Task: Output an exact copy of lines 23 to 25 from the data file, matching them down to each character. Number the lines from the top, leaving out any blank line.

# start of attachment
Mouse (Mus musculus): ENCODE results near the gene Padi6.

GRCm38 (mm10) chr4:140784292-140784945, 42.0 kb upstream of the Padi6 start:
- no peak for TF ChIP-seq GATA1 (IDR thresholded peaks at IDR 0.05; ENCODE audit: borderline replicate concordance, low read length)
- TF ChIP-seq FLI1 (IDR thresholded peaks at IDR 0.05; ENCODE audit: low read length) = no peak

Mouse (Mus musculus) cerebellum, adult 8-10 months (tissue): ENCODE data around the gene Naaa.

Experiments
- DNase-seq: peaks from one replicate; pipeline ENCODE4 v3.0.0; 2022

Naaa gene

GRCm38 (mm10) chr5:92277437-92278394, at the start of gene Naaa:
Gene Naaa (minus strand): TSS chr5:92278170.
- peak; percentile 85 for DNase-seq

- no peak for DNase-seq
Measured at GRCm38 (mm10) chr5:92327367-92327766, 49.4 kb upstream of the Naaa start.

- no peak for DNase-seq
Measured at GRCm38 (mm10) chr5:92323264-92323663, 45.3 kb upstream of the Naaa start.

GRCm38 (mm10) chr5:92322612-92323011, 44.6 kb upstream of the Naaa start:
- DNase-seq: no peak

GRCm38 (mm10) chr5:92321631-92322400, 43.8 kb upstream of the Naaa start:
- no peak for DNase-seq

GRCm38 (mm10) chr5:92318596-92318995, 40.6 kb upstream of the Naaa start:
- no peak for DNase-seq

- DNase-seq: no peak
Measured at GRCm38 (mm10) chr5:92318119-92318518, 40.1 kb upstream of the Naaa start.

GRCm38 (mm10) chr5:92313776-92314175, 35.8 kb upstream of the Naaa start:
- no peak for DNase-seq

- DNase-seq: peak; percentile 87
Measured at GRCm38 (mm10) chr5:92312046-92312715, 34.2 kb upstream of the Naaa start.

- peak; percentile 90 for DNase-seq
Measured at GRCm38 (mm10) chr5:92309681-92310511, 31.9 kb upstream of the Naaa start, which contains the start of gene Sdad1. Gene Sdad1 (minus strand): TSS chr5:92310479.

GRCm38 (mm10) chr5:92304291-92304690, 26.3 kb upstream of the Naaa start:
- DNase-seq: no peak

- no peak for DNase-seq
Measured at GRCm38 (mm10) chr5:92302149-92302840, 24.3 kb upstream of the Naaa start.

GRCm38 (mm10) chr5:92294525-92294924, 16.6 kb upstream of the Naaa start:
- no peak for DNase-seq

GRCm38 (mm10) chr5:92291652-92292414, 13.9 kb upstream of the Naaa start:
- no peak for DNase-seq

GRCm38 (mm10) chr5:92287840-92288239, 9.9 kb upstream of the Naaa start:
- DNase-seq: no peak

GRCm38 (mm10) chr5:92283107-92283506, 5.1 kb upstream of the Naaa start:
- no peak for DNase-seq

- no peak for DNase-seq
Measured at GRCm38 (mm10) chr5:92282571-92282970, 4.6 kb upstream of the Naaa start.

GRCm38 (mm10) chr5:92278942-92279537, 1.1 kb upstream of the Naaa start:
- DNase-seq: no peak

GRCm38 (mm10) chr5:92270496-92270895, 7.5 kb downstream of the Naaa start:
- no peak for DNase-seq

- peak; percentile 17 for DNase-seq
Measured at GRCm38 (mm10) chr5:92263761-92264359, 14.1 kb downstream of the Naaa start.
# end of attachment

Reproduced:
Measured at GRCm38 (mm10) chr5:92318119-92318518, 40.1 kb upstream of the Naaa start.

GRCm38 (mm10) chr5:92313776-92314175, 35.8 kb upstream of the Naaa start:
- no peak for DNase-seq